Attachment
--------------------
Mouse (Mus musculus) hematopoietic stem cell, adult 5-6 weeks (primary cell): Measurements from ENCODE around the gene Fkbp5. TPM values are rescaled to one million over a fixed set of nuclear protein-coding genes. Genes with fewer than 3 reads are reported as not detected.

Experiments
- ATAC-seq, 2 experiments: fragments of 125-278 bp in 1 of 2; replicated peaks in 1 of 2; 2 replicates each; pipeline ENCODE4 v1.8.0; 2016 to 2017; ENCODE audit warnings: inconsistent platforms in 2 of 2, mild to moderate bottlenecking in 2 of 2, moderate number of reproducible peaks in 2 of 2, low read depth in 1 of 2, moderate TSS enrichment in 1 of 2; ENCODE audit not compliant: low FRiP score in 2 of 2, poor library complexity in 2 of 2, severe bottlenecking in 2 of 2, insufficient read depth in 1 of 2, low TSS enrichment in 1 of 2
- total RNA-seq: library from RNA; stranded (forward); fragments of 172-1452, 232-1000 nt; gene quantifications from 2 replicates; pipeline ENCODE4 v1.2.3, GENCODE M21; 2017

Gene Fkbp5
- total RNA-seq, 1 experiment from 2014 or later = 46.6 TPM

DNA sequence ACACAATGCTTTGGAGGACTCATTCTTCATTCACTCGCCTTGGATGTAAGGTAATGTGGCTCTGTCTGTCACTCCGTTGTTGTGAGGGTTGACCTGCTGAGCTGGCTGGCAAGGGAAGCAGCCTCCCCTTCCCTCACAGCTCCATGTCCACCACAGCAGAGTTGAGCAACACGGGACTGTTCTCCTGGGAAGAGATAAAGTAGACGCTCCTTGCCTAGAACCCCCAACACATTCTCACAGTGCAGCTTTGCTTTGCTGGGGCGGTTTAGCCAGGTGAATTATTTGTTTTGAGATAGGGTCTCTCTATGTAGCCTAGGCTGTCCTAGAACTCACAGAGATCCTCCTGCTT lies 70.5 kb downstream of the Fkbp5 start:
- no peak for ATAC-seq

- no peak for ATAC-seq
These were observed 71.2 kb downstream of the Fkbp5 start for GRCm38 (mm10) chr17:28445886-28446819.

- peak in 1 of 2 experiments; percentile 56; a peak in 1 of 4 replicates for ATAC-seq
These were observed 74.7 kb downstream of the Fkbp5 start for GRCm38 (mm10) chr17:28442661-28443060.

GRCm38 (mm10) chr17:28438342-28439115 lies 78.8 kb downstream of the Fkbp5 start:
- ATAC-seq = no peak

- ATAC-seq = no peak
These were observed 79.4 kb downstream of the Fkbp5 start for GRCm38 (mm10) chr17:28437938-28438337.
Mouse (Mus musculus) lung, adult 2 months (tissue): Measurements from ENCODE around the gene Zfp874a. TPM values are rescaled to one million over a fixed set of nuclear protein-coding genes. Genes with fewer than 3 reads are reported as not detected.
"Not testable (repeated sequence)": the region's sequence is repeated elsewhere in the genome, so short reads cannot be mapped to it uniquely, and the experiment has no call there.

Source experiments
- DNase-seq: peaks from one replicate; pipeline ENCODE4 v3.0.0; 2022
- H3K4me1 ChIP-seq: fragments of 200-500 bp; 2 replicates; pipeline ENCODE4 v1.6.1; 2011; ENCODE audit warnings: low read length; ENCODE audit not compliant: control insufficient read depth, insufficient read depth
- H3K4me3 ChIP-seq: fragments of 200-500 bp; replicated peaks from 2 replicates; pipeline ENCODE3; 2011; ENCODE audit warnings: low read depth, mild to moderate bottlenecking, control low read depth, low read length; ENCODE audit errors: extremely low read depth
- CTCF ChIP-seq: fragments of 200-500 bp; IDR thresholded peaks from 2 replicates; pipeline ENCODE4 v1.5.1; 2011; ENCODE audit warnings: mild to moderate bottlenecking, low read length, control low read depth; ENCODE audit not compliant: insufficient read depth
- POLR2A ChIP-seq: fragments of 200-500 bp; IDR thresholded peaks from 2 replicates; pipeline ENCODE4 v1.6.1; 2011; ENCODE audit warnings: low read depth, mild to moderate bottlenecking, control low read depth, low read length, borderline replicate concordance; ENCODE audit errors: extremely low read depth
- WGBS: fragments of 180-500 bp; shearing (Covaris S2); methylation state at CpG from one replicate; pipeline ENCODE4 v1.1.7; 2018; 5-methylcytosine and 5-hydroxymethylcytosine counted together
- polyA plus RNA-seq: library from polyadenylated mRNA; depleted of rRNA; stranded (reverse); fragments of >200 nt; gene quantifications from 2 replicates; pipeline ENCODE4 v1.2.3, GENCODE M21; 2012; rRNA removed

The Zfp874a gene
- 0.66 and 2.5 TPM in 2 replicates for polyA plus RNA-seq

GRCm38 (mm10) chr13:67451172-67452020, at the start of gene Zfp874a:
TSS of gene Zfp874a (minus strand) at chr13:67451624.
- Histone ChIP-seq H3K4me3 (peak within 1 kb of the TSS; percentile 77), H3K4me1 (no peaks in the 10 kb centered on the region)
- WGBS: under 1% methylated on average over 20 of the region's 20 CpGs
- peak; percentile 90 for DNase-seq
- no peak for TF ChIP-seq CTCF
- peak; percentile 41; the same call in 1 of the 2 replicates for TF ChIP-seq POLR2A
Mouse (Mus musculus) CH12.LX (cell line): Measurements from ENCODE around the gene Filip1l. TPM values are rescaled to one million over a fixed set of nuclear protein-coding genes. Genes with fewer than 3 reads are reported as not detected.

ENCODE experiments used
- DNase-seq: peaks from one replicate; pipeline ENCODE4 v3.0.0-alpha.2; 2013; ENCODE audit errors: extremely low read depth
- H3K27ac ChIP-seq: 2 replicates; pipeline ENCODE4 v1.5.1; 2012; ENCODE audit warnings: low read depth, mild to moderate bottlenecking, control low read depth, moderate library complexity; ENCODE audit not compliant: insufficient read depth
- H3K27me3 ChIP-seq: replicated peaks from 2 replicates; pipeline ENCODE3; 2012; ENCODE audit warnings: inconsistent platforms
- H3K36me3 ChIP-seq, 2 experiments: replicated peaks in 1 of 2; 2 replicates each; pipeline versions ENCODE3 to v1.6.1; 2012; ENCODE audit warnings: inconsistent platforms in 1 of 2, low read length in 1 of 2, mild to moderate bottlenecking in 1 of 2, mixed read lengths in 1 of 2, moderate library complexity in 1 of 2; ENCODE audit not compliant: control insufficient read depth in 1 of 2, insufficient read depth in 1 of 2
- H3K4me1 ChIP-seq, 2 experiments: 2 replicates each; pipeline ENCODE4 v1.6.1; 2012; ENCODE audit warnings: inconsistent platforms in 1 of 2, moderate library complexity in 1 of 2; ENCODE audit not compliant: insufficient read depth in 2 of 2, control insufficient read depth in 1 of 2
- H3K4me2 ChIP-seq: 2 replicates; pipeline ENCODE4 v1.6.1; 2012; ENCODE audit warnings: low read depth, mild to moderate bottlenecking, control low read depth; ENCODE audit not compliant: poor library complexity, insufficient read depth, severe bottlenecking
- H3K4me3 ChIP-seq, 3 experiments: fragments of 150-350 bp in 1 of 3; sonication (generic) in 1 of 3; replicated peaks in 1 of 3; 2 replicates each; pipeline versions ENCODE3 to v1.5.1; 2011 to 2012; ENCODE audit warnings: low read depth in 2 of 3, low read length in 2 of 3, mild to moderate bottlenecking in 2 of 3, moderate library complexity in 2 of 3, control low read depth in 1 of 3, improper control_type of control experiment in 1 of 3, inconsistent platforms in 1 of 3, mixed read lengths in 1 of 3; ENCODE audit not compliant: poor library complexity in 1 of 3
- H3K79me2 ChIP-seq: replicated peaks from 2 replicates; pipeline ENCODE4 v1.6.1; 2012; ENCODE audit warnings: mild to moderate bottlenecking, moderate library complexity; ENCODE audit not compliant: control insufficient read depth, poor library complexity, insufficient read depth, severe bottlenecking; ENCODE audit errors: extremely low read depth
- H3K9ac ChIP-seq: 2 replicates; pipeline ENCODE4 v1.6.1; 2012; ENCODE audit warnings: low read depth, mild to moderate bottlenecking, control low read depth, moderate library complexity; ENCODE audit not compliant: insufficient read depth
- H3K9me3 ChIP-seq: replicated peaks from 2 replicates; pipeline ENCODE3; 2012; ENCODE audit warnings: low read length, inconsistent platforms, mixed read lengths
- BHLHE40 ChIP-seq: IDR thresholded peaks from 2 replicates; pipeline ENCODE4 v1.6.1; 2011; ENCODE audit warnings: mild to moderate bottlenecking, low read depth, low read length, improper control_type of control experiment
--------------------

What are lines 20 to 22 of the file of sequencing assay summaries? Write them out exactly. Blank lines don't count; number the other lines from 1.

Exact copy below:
- DNase-seq: peaks from one replicate; pipeline ENCODE4 v3.0.0; 2022
- H3K4me1 ChIP-seq: fragments of 200-500 bp; 2 replicates; pipeline ENCODE4 v1.6.1; 2011; ENCODE audit warnings: low read length; ENCODE audit not compliant: control insufficient read depth, insufficient read depth
- H3K4me3 ChIP-seq: fragments of 200-500 bp; replicated peaks from 2 replicates; pipeline ENCODE3; 2011; ENCODE audit warnings: low read depth, mild to moderate bottlenecking, control low read depth, low read length; ENCODE audit errors: extremely low read depth